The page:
Air quality is the result of complex phenomena, among which the major role is played by human emissions of pollutants. Atmospheric processes act as determinants, e.g., modulating, dumping or amplifying the effects of emissions as an orchestra's director does with musical instruments. In this work, a series of small-scale and meso-scale meteorological determinants of air-quality are presented as they are observed in an area characterized by complex orography (Friuli Venezia Giulia, in the north-eastern side of Italy). In particular, attention is devoted to: i) meso-scale flows favouring the persistence of high concentrations of particulate matter; ii) meso-scale periodic flows (breezes) favouring high values of particulate matter; iii) local-scale thermodynamic behaviour favouring high atmospheric values of nitrogen oxides. The effects of these different classes of determinants are shown through comparisons between anthropic emissions (mainly traffic) and ground-based measurements. The relevance of complex orography (relatively steep relieves near to the sea) is shown for the meso-scale flows and, in particular, for local-scale periodic flows, which favour the increase of high pollutants concentrations mainly in summer, when the breezes regime is particularly relevant. Part of these results have been achieved through the ETS - Alpine Space EU project iMONITRAF!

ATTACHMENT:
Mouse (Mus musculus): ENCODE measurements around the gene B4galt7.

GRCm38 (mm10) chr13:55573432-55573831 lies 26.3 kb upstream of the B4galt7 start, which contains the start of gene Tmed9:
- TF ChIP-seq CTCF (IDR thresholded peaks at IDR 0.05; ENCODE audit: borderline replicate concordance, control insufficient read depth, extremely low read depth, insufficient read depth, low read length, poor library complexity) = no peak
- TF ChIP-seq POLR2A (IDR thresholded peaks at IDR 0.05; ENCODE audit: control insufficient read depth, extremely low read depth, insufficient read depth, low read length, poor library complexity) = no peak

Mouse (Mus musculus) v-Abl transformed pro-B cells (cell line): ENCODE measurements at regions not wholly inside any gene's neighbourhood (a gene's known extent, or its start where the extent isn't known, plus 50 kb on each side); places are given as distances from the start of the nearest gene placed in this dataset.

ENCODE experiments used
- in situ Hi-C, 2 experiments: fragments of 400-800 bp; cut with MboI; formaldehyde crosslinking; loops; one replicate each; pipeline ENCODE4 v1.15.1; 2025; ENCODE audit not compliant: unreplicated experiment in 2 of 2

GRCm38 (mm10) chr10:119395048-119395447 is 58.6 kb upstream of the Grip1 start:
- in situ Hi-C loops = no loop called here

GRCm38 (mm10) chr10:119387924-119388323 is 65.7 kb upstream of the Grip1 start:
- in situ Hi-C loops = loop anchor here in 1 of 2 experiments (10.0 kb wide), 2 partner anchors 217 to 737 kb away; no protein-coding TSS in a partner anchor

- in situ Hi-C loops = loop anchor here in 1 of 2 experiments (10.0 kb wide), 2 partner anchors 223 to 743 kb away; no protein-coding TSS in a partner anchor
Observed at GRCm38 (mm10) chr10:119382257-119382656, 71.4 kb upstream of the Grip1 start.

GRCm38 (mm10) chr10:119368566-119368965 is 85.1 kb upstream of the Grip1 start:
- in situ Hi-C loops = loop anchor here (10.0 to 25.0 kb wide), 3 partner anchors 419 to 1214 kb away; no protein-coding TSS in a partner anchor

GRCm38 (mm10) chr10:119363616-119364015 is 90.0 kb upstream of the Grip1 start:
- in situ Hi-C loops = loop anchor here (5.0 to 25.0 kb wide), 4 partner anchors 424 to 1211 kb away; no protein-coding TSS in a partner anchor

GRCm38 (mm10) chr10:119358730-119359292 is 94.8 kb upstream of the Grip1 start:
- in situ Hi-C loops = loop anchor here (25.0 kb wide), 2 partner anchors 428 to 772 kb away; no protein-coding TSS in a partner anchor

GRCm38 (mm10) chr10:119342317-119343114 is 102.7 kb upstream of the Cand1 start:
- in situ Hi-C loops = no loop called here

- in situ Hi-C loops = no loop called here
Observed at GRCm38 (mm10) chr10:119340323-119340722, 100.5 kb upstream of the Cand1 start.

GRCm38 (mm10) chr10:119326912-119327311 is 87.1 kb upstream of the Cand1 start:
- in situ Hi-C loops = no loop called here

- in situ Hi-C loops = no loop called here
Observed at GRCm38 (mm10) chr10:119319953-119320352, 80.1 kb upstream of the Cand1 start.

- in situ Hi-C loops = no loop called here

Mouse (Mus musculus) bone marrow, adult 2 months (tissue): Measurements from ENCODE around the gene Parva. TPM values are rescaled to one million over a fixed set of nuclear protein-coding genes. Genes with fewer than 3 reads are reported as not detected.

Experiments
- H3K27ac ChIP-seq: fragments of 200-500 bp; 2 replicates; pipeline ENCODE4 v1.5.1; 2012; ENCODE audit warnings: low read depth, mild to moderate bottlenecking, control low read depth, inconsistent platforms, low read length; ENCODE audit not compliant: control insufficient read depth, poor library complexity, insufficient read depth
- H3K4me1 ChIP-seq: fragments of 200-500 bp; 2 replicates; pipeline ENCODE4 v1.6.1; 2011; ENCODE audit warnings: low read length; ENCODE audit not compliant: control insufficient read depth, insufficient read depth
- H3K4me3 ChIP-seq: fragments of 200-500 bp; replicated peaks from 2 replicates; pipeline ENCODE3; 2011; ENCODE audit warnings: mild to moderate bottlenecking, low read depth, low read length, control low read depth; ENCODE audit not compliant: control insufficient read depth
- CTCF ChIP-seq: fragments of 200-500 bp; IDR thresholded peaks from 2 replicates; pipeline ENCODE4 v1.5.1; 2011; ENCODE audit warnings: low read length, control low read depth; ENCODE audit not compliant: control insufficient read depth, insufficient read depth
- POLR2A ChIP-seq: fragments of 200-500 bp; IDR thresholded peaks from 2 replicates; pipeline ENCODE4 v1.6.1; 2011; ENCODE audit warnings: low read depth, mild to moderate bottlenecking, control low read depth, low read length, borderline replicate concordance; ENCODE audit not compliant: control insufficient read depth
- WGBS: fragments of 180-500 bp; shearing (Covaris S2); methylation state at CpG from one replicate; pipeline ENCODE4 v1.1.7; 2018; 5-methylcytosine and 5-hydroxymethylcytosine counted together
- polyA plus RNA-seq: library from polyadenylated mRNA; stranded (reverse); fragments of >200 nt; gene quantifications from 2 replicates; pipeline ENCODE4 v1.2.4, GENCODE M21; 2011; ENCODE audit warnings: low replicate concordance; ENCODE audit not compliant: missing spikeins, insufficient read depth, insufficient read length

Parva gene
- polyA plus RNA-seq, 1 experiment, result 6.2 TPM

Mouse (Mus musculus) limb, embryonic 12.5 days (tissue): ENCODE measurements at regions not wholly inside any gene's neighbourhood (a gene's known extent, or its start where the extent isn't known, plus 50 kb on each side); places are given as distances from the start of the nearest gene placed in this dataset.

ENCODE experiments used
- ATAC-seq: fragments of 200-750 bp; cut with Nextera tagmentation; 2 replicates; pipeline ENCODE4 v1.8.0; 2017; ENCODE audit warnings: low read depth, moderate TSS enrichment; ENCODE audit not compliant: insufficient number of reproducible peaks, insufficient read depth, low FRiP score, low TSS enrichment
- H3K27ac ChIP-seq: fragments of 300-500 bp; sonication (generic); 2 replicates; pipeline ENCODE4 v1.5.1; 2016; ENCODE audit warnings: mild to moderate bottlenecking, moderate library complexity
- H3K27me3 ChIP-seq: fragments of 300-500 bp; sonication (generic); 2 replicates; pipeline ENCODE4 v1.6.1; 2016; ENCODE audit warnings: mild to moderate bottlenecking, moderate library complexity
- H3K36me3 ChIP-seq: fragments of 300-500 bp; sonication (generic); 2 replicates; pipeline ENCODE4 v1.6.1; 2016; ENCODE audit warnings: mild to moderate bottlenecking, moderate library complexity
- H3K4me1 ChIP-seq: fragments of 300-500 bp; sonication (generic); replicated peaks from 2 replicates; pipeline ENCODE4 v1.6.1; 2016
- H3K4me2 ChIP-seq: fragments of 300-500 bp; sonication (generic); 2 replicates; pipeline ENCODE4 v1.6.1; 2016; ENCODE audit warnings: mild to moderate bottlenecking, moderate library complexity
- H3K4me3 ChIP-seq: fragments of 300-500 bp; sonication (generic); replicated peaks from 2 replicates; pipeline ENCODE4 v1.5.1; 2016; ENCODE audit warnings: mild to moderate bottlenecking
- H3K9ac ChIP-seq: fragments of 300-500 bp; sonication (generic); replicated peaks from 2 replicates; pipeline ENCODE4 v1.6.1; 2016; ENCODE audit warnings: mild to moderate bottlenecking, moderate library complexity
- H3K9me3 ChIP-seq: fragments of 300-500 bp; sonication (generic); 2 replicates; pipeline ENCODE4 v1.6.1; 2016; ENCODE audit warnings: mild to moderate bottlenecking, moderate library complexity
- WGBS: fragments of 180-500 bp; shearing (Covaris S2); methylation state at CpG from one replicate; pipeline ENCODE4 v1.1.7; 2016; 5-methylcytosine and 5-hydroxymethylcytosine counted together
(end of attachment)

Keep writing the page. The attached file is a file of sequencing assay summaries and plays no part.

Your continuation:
2. Determinism, indeterminism, and explanatory bias.

    PubMed

    Targett, M

    1997-12-01